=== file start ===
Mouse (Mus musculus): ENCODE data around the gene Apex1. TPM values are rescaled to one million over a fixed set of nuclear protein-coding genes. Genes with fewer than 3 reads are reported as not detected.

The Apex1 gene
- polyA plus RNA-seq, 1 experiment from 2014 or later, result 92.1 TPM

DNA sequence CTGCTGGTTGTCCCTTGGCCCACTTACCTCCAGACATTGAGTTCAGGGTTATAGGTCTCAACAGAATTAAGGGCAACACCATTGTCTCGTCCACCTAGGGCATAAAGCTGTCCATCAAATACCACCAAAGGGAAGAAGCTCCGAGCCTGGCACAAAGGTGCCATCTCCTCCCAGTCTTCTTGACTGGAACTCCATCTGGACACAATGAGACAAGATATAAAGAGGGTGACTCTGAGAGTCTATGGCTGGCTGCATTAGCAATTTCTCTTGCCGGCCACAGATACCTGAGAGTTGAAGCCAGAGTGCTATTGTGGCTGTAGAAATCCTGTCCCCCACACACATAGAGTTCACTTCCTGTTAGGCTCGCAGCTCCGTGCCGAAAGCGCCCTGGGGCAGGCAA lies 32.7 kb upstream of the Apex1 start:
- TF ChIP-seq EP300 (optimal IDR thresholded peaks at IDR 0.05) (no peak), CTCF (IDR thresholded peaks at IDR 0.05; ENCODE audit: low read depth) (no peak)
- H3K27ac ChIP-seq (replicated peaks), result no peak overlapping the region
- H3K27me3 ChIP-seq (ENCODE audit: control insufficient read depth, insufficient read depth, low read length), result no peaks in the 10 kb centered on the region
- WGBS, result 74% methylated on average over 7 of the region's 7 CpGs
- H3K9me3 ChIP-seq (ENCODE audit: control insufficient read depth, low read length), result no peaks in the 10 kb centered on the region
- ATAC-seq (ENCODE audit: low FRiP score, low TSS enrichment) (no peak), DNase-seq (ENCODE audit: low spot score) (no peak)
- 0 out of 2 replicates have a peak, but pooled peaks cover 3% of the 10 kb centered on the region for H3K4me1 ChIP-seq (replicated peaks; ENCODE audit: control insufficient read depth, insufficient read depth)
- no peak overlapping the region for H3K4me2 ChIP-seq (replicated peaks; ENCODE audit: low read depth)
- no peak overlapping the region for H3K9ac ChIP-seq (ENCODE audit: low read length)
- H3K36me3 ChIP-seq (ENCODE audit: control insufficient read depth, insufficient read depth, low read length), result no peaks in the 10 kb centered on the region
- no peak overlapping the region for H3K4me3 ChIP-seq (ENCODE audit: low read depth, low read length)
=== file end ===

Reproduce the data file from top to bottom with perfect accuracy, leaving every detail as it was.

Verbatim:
Mouse (Mus musculus): ENCODE data around the gene Apex1. TPM values are rescaled to one million over a fixed set of nuclear protein-coding genes. Genes with fewer than 3 reads are reported as not detected.

The Apex1 gene
- polyA plus RNA-seq, 1 experiment from 2014 or later, result 92.1 TPM

DNA sequence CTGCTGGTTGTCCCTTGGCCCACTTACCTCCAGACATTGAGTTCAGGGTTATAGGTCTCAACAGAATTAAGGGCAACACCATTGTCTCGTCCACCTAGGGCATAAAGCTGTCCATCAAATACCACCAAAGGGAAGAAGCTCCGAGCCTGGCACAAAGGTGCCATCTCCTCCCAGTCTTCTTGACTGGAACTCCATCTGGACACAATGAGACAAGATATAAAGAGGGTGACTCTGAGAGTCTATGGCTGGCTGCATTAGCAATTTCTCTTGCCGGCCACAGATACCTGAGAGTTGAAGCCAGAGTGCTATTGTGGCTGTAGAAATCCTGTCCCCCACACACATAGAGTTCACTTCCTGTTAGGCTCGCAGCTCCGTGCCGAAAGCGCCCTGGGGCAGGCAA lies 32.7 kb upstream of the Apex1 start:
- TF ChIP-seq EP300 (optimal IDR thresholded peaks at IDR 0.05) (no peak), CTCF (IDR thresholded peaks at IDR 0.05; ENCODE audit: low read depth) (no peak)
- H3K27ac ChIP-seq (replicated peaks), result no peak overlapping the region
- H3K27me3 ChIP-seq (ENCODE audit: control insufficient read depth, insufficient read depth, low read length), result no peaks in the 10 kb centered on the region
- WGBS, result 74% methylated on average over 7 of the region's 7 CpGs
- H3K9me3 ChIP-seq (ENCODE audit: control insufficient read depth, low read length), result no peaks in the 10 kb centered on the region
- ATAC-seq (ENCODE audit: low FRiP score, low TSS enrichment) (no peak), DNase-seq (ENCODE audit: low spot score) (no peak)
- 0 out of 2 replicates have a peak, but pooled peaks cover 3% of the 10 kb centered on the region for H3K4me1 ChIP-seq (replicated peaks; ENCODE audit: control insufficient read depth, insufficient read depth)
- no peak overlapping the region for H3K4me2 ChIP-seq (replicated peaks; ENCODE audit: low read depth)
- no peak overlapping the region for H3K9ac ChIP-seq (ENCODE audit: low read length)
- H3K36me3 ChIP-seq (ENCODE audit: control insufficient read depth, insufficient read depth, low read length), result no peaks in the 10 kb centered on the region
- no peak overlapping the region for H3K4me3 ChIP-seq (ENCODE audit: low read depth, low read length)